I personally don't like the Twin-Reverb for pedal steel guitar. I prefer the Fender Hot-Rod-Deville, the 2 12" or 4 10" speakers is fine. I'd go with the 212 (2 12 inch speakers). There's a little "highs" button on the amp that you press and it brings the pedal steel alive. It's awesome if you've never tried one. You need to! For Hawaiian music I'd love the Twin-Reverb amp by Fender! Then again, Lloyd Green used a Fender Twin-Reverb amp head (no speakers) in the studio throughout much of his career, playing through one JBL 15" external speaker in a cabinet. Lloyd kept the other as a backup spare. For me, the Twin-Reverb is too dark, muddy, not having the brilliance of the Hot Rod Deville. Try the two amps and you decide. Go down to Guitar center and try them out! You'll love the Hot Rod Deville. Remember, push that "highs" button.
On the MicroCube, set the amp's tone no more than half way. The MicroCube's volume carries for a half-mile away it seems. People hear it from so far away when I play. They often say they thought it was a radio playing and are excited when they see a person playing live. I try not to use much "gain" to prevent any distortion of my music. I am always humbled and eager to answer questions and share the wonderful lap steel instrument with others. Youth in particular love music and always inquire about the steel guitar when I play at the beach.
Pedal Steel Guitars
I know this is off topic since were focusing on lap steels, but it's in the ballpark of buying a steel guitar.
Always ask for pictures before buying a steel guitar. Decline any offer where the seller displays blurry photos or it appears that the seller deliberately avoided a certain area of the instrument. Watch out when someone is reluctant to show you a picture of the undercarriage of a pedal steel, or won't show you the tuning key area. Move on! They want to sell you their garbage at a high price.
There's plenty of older ShoBuds that have already been rebuilt. Why buy an old guitar and then pay double to have it rebuilt? You could have just bought it already rebuilt if you waited for a bit. There's thousands of steel guitars for sale at any given time. Pass on old garbage unless you are willing to spend double to fix the guitar up. If you really like the way the guitar looks, then I'd say go for it, because that's important too.
The bottom line is that old pedal steels will likely have mechanical problems, because they're old. The seller may be sincere, but it's a lot of money to buy a used steel for $1700, when you can buy a new one for $2500.
I bought a Ricky once on Ebay which had been tampered with and I didn't know it. I sent the pickup off to Rick Aiello and he rebuilt it for me awesome! The pickup had 42-gauge wiring in it, but was supposed to have 38-guage, so I had it rewound. It sounds great now!
Also, the Ebay seller never mentioned a case, so I assumed the guitar came with a case. Nope! The guitar came stuffed in between Styrofoam! These are the kinds of unethical games that dishonest sellers play.For pedal steels, buy a ShowPro! They have all wooden necks and bodies, which is unsurpassed in sound quality. Lloyd Green has endorsed these steels. Next to an old Pro II ShoBud that has "that sound," this is it! Most pedal steels are what I call "cookie-cutter guitars" (and ugly looking!). I like SHOWPRO because they have a wood body and neck.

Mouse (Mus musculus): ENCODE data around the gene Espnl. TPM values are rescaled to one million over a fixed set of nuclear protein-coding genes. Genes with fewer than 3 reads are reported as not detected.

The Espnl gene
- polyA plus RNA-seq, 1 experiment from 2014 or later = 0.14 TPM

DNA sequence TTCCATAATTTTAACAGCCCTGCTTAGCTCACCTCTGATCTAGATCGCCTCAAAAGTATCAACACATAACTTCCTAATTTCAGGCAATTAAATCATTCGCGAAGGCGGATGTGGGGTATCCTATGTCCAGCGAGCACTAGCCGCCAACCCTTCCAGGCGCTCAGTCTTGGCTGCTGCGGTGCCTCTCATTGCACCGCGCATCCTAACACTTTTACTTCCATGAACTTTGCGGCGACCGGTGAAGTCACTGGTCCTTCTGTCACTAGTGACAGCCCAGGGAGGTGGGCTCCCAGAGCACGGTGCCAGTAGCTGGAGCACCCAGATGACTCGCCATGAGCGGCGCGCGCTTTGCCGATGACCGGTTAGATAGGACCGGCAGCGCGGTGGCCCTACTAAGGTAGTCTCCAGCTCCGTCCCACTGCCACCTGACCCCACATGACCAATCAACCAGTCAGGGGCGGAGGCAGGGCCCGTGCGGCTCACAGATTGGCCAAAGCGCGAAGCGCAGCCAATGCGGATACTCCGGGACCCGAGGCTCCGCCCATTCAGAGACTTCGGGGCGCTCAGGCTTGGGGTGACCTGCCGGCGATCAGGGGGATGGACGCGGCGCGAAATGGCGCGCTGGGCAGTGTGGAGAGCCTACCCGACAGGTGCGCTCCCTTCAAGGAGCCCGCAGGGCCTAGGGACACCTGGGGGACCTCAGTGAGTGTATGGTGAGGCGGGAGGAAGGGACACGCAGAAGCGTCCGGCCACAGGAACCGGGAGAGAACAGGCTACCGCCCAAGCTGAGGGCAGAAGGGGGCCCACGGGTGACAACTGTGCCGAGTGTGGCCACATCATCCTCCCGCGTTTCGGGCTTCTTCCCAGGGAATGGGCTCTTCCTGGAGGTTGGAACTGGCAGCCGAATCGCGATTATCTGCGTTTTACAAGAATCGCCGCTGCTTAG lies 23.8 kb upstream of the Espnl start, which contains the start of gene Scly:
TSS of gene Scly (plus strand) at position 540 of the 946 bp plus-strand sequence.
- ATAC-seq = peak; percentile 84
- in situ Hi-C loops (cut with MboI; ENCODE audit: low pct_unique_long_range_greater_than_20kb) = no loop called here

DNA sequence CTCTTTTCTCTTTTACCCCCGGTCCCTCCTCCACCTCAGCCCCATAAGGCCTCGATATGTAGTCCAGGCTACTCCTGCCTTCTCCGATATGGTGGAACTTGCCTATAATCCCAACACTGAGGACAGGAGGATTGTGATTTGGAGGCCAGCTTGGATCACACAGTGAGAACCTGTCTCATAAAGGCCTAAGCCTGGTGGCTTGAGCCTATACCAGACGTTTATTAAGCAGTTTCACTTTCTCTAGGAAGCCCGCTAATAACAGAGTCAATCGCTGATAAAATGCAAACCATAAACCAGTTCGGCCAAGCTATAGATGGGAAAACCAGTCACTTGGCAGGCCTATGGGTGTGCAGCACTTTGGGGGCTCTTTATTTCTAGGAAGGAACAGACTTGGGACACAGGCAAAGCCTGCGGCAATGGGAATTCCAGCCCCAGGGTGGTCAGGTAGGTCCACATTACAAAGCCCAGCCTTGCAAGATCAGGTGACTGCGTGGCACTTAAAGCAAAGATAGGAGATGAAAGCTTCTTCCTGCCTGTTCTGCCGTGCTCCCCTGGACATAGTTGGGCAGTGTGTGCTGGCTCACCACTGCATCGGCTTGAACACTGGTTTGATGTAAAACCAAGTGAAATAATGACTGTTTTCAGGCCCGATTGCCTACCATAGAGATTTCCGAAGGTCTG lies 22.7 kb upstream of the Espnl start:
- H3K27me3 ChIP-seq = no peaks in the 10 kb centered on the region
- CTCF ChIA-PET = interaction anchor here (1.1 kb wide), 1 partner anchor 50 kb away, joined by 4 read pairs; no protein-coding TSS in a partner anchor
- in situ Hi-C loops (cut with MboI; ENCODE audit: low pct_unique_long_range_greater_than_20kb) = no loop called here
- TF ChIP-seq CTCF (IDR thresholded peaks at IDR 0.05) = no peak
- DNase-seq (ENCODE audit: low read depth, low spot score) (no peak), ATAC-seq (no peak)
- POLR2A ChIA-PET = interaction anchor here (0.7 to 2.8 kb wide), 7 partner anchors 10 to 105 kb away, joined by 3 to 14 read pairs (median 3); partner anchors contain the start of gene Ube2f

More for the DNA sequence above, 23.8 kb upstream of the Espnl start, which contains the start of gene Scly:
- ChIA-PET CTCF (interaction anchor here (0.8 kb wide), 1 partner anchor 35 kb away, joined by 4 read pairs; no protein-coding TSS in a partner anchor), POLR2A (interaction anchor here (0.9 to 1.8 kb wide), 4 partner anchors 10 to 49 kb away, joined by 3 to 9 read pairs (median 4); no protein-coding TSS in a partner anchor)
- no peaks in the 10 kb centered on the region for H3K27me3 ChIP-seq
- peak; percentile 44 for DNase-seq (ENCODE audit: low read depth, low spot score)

The Best Lap Steel Guitars
It's solely a matter of opinion. I can't say which one is better than the others. I haven't played a GeorgeBoards steel guitar, but they intrigue me. I like CANOPUS, Bakelite Rickenbachers, Frypan aluminum lapsteel from fuzzy steel guitars (in Japan.
Let me stop here and say that there are MANY people building lap steel guitars who really don't know what they're doing, because they're not genuine musicians.
For example: Every lap steel ought to have some type of felt or non-slip material underneath to prevent the guitar from sliding off your lap. Hardly any lap steels have this anymore. My old AIRLINE lap steel (once sold by Sears, Roebuck, and Co.) has felt on the bottom. It is a nice feature to have.
Another example of poor workmanship is that darned metal or chrome plate that many steel guitar builders put over the bridge. It prevents the steel guitar player from muting the strings, which to me is the most notable technique and sound in Hawaiian music. If you don't mute your strings often, you're not a Hawaiian musician!!! You can hear me muting in the song The Hukilau Song at 35 seconds into the song. YOU HAVE TO MUTE OR ELSE YOU'RE MISSING SO MUCH about Hawaiian music as a steel guitar player.
At 1:26 in this song you'll hear me doing a scale run, another Hawaiian technique that you ought to learn.
That genuine “Hawaiian tone” is not in an instrument as much as it is in your hands and mind. You are the musician. Hawaiian music is NOT an instrument, it is a STYLE. I can play Hawaiian music on a pedal steel guitar as easy as a lap steel.
As far as steel guitars, I personally prefer a lap steelwhich is resemblant of a brass section horn in an orchestra. Albeit, smaller amps produce such a tone. I like the Bakelite Rickenbachers, but I can play Hawaiian to make people happy with a $99 Rogue lap steel from Musiciansfriend.com. Most people don't know this difference between a $99 lap steel or a $2,500 lap steel, I assure you. It's a matter of what you feel good playing. If you don't feel good about the instrument that you're playing, then you likely won't put your heart into your music. I can really enjoy playing a $99 lap steel, because that's what I played for 2 years before I ever knew about the Bakelite Rickenbachers. I now have a 1936 bakelite Ricky with the 1 1/2" magnets. It is a wonderful instrument; but I'm afraid to damage it, so I take the $99 Artisan or Rogue (there's a few different brands of the exact same cheap lap steel from China) with me when I travel. It sounds ok, but plays well.